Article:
Synopsis (from Goodreads):
She was his best-kept secret …
In an isolated village in the mountains of Andalusia, a mysterious Frenchwoman begins work on a dangerous memoir. It is the story of a man she once loved in the Beirut of old, and a child taken from her in treason’s name. The woman is the keeper of the Kremlin’s most closely guarded secret. Long ago, the KGB inserted a mole into the heart of the West—a mole who stands on the doorstep of ultimate power.
Only one man can unravel the conspiracy: Gabriel Allon, the legendary art restorer and assassin who serves as the chief of Israel’s vaunted secret intelligence service. Gabriel has battled the dark forces of the new Russia before, at great personal cost. Now he and the Russians will engage in a final epic showdown, with the fate of the postwar global order hanging in the balance.
It wasn’t the worst Gabriel Allon part, far from it. In fact I would enjoy that fun, fast-paced thriller enormously if only my brain didn’t switch on in the least opportune moment. What’s happened? Let me explain.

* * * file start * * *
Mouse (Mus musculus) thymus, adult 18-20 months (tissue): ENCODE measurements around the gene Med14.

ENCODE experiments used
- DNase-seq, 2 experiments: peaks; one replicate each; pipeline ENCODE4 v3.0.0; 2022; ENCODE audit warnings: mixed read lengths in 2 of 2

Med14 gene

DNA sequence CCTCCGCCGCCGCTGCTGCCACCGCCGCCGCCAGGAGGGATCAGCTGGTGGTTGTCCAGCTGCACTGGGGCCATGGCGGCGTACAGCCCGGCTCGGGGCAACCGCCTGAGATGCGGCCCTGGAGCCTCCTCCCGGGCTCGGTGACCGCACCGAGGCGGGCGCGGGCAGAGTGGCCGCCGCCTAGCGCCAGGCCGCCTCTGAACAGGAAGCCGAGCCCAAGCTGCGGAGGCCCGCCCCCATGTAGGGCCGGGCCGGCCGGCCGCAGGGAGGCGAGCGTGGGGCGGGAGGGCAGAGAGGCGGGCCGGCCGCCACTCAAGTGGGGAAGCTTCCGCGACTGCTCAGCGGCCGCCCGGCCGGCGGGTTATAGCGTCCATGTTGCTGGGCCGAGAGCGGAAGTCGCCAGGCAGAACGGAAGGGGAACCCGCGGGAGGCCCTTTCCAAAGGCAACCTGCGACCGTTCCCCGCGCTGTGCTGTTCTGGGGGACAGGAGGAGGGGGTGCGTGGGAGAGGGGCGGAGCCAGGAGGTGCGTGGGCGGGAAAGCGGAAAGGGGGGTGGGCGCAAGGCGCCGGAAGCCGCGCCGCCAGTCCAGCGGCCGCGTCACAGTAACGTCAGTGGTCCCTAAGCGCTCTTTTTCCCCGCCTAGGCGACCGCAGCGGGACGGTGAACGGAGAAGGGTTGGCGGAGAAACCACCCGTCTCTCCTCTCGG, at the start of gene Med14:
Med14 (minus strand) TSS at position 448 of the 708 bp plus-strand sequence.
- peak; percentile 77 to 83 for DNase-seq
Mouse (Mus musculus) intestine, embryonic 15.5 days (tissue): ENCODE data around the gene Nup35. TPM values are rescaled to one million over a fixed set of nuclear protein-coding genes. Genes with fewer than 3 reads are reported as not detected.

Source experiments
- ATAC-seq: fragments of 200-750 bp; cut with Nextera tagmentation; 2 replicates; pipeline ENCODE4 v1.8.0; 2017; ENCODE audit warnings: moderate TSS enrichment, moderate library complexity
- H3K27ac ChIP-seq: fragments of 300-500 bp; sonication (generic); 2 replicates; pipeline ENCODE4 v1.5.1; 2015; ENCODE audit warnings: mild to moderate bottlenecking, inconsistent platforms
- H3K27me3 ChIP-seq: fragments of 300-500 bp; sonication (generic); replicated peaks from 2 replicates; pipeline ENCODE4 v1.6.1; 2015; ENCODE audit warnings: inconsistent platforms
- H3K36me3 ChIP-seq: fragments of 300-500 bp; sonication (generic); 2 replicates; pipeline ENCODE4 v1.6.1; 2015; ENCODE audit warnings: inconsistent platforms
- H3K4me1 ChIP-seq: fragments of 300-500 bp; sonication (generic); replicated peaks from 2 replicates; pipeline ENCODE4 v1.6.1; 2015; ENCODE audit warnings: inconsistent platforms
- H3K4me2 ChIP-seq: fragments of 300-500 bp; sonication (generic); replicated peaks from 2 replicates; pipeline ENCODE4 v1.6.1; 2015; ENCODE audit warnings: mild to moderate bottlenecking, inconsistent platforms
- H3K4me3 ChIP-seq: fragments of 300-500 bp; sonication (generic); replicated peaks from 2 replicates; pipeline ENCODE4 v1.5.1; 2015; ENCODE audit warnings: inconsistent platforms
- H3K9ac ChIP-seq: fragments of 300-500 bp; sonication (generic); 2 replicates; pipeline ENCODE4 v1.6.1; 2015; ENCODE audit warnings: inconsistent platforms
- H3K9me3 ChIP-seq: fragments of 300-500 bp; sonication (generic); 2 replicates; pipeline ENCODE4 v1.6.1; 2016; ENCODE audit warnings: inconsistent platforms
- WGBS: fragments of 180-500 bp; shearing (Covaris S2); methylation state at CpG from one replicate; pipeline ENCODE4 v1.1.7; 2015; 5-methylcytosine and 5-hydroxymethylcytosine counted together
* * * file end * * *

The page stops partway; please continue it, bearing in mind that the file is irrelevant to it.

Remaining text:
The main story arc is based on life and deeds of Kim Philby, one of the most dangerous Russian moles active in the UK in the 20th century and the most prominent member of the Cambridge Five. Philby was a convinced communist, Marxist even. His extramarital child was supposed to inherit these proclivities and here comes my problem numero uno. Do children often follow the footsteps of their parents? Well, not really. Philby’s father was an author, orientalist, and convert to Islam. Kim didn’t follow his example for a reason or two so why his progeniture should?
My second problem was that child of Philby (I am deliberately vague when it comes to sex of the said child as it is a spoiler) was living and spying in a quite different era – there are not many real communists in contemporary Russia, not when it comes to the government anyway. Vladimir Putin is called in this novel simply ‘the Tzar’ and very rightly so, he is far closer to pre-communist era rulers of that country. Now I wonder: how come the child of a fervent Marxist could be so faithful to not-especially communistic overlords? I suppose it would be far more logical if that child turned against modern Russians, becoming a so-called double agent.
A decent spy novel but nothing special. Meh.